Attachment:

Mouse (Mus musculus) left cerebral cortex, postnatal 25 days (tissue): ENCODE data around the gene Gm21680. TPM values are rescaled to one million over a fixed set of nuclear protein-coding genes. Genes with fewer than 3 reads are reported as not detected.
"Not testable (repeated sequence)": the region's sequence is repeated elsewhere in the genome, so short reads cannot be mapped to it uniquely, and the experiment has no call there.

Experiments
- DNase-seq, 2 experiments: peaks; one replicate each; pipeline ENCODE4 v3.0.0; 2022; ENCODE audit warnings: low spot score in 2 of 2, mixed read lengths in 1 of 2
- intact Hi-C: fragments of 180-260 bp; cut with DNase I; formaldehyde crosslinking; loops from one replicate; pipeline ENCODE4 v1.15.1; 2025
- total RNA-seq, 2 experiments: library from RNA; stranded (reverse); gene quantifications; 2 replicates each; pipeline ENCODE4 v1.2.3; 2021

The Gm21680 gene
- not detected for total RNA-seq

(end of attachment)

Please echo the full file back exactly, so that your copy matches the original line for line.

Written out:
Mouse (Mus musculus) left cerebral cortex, postnatal 25 days (tissue): ENCODE data around the gene Gm21680. TPM values are rescaled to one million over a fixed set of nuclear protein-coding genes. Genes with fewer than 3 reads are reported as not detected.
"Not testable (repeated sequence)": the region's sequence is repeated elsewhere in the genome, so short reads cannot be mapped to it uniquely, and the experiment has no call there.

Experiments
- DNase-seq, 2 experiments: peaks; one replicate each; pipeline ENCODE4 v3.0.0; 2022; ENCODE audit warnings: low spot score in 2 of 2, mixed read lengths in 1 of 2
- intact Hi-C: fragments of 180-260 bp; cut with DNase I; formaldehyde crosslinking; loops from one replicate; pipeline ENCODE4 v1.15.1; 2025
- total RNA-seq, 2 experiments: library from RNA; stranded (reverse); gene quantifications; 2 replicates each; pipeline ENCODE4 v1.2.3; 2021

The Gm21680 gene
- not detected for total RNA-seq